For Nature For Life

Our work is urgent

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Why preserve open space, you ask?

A testimonial to the benefits of the great natural outdoors.

Pomfret Horse and Trail Association, Inc. (PHTA) is a 501-C3 nonprofit volunteer organization formed in 2007 to preserve, protect, and maintain open space and the century-old system of riding and hiking trails in Pomfret, Connecticut. We work closely with landowners, local land trusts, and the town to maintain access and expand trail networks. PHTA promotes responsible horseback riding practices and minimal impact trail use, holds educational clinics, and supports local land trusts and other non-profit organizations. Our goal is to preserve our rural heritage through community minded trail use, horse keeping, and riding.

A win for large forest block habitat

Family Partners with Wyndham Land Trust to Expand Nightingale Forest

The Wyndham Land Trust recently acquired 364 acres in Pomfret from the Townshend family. The land—the largest single acquisition by the land trust in its 46-year history—includes a large scenic wetland with open water, marshlands, shrub swamp, and forested swamp that form the headwaters of Nightingale Brook. The woodlands that surround the wetlands support important forest-nesting birds such as Canada Warbler and Black-throated Blue Warbler.

Memorial Stone Fundraising Successful

Out of the Shadows: Honoring Un-Named African Americans of the Randall/Higginbotham Cemetery

We are grateful for the support of the generous individual contributors and for The Last Green Valley, the Community Foundation of Eastern Connecticut, and the Connecticut Land Conservation Council for programming and grants that made this project possible. Thank you!

Places to walk

Explore the nature of Windham County at any of our walkable nature preserves.  The following locations offer easy access and parking. Take only pictures; leave only footprints. For all to enjoy; for all to cherish.

Bull Hill Project
Horses Allowed, Mountain Biking Allowed, Views, Walkable Locations, Walking Trail
Rapoport Preserve
Linda J. Rapoport Memorial Preserve
Walkable Locations, Walking Trail
Duck Marsh Preserve
Views, Walkable Locations
Aicher Preserve
Horses Allowed, Views, Walkable Locations
Lyon Preserve
Walkable Locations, Walking Trail
At the Robbins Preserve - Large glacial erratic with little cairns on top.
Robbins/O’Leary/Blain Preserve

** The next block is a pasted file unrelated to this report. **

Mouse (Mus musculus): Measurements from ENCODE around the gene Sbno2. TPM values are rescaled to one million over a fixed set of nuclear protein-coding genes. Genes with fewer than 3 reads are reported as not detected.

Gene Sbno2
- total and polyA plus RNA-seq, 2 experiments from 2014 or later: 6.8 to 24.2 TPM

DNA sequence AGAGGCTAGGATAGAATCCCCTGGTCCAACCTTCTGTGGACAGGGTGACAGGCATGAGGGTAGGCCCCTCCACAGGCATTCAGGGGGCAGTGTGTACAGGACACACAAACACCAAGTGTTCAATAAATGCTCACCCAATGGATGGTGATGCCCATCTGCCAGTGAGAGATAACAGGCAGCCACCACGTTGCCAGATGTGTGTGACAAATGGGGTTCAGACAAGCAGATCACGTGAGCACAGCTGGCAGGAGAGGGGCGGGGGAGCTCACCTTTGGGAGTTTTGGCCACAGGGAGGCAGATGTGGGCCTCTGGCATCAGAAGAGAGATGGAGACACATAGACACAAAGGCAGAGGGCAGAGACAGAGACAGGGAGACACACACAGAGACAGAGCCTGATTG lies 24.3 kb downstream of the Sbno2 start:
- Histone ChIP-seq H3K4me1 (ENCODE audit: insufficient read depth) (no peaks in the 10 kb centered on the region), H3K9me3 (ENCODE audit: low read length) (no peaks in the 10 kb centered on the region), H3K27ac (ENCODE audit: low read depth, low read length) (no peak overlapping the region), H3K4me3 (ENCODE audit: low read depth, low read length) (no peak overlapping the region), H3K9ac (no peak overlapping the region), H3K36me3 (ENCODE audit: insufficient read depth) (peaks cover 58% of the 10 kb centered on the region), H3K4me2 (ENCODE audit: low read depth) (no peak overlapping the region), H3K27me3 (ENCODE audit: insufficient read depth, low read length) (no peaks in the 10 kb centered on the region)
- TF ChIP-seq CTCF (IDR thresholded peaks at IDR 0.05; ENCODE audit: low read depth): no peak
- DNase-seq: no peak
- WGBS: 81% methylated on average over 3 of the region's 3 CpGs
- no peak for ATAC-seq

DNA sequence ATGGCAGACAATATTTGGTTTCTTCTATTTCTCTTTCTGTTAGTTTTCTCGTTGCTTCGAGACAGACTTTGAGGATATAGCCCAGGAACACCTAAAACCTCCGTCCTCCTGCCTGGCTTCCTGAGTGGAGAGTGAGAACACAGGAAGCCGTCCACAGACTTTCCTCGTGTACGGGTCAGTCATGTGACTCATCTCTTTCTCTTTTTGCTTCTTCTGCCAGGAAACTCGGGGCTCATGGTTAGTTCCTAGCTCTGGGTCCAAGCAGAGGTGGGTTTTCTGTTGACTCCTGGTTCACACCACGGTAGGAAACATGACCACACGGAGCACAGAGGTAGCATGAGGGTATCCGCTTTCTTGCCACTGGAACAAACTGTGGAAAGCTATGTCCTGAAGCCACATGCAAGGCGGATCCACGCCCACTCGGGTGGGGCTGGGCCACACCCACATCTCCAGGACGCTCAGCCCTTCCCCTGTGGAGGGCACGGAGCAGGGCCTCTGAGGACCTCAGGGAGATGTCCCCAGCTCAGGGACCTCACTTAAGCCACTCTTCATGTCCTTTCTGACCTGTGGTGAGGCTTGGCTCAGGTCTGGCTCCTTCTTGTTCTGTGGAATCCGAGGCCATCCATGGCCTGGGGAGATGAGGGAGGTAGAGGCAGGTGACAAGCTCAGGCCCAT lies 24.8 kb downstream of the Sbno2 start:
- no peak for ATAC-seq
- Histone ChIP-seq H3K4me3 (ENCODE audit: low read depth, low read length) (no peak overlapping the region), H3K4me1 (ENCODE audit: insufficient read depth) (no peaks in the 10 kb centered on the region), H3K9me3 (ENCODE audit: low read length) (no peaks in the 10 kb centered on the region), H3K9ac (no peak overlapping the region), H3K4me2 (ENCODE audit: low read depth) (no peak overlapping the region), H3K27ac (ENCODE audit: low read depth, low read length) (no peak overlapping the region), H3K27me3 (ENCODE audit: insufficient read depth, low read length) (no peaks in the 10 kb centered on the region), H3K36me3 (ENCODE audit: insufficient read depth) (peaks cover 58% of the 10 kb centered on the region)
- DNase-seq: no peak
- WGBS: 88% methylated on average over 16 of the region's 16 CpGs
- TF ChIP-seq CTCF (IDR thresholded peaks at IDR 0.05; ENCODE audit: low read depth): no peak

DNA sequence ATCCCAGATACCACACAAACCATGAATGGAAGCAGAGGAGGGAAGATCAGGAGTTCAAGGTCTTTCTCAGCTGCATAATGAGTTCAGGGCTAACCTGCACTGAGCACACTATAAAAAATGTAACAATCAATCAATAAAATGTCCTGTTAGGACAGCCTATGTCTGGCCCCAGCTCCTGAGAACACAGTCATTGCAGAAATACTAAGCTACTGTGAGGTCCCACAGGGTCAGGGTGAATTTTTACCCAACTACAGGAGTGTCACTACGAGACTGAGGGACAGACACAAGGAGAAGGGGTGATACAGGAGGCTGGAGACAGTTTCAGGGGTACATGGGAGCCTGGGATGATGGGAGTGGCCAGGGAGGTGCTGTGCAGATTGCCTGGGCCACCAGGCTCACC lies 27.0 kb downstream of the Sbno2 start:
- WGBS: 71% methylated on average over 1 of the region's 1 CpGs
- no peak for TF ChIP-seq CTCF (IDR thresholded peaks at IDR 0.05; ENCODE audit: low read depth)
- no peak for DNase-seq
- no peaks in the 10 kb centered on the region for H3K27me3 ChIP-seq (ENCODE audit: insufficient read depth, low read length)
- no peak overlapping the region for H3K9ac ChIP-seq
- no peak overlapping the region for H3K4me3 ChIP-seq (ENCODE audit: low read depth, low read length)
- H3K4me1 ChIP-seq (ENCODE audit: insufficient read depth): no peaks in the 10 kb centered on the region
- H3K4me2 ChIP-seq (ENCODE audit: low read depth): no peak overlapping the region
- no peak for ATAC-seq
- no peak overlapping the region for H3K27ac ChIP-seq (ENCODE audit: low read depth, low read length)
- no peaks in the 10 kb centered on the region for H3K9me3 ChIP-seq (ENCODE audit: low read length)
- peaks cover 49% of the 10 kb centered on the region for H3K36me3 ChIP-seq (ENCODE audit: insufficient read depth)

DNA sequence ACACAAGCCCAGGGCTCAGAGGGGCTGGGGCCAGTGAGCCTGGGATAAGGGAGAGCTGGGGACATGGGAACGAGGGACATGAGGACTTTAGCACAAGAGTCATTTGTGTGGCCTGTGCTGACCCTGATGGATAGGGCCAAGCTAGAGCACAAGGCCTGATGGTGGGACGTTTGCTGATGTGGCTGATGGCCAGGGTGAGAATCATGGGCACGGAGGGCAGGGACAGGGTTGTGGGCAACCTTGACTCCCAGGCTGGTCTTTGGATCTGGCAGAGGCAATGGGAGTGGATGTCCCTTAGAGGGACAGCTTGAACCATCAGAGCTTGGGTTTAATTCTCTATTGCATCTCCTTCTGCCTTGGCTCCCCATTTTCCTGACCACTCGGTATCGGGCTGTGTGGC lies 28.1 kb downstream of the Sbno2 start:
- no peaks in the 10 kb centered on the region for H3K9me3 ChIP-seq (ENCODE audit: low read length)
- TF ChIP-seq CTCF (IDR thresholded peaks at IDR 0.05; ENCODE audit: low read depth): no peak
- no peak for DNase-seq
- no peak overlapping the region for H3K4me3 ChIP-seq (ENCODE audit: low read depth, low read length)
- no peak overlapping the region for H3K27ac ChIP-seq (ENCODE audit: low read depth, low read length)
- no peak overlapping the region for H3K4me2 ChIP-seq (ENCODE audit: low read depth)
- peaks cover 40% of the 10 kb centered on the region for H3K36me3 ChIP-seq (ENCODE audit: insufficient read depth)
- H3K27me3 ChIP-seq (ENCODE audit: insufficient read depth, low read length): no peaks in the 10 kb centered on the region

Horses Allowed, Mountain Biking Allowed, Walkable Locations, Walking Trail
Ferns and trees
Gellert/Valentine Preserve
Walkable Locations, Walking Trail
Edward R. Laby Memorial Preserve
Walkable Locations, Walking Trail
Potrzeba Stream
Cartier Preserve
Walkable Locations, Walking Trail

A WLT Collaboration

Waking the Dead: Archaeology, Genealogy and Archival Research of Enslaved Africans and Native Americans

This fall the Townshend parcel of WLT’s Nightingale Woods Preserve was backdrop to area resident Donna Dufresne's ongoing research of the Randall family, who were some of its early inhabitants. The Pomfret Historical Society sponsored four workshops that were presented by Donna. They covered an array of topics presented by invited subject experts. Topics included research techniques and burial ground restoration. Featured were the enslaved Africans of early New England, specifically those who worked for Jonathan Randall from 1777 up to the Civil War. The workshops also included tours of the homestead remains of the Higginbothams, whose family members are buried along side members of the Randall family at the cemetery. Demonstrations on repairing and cleaning gravestones were an important highlight.

Out of the Shadows: Commemorating the Enslaved African Americans of the Randall/Higginbotham Cemetery

It is believed that enslaved African Americans are buried at the Randall/Higginbotham family cemetery, but in unmarked graves.

The WLT, with the support of Community Foundation of Eastern Connecticut, the Connecticut Land Conservation Council and The Last Green Valley, is pleased to partner in the effort to help shed light on the past habitation of this land and to commemorate the individuals whose graves were not marked when they died.

The Land We Live On

We Were Not the First

Map 1677 Library of Congress

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Bull Hill Lookout, Thompson, Photo: by WLT member Jim Wheeler
Acres for Nature
Years in Service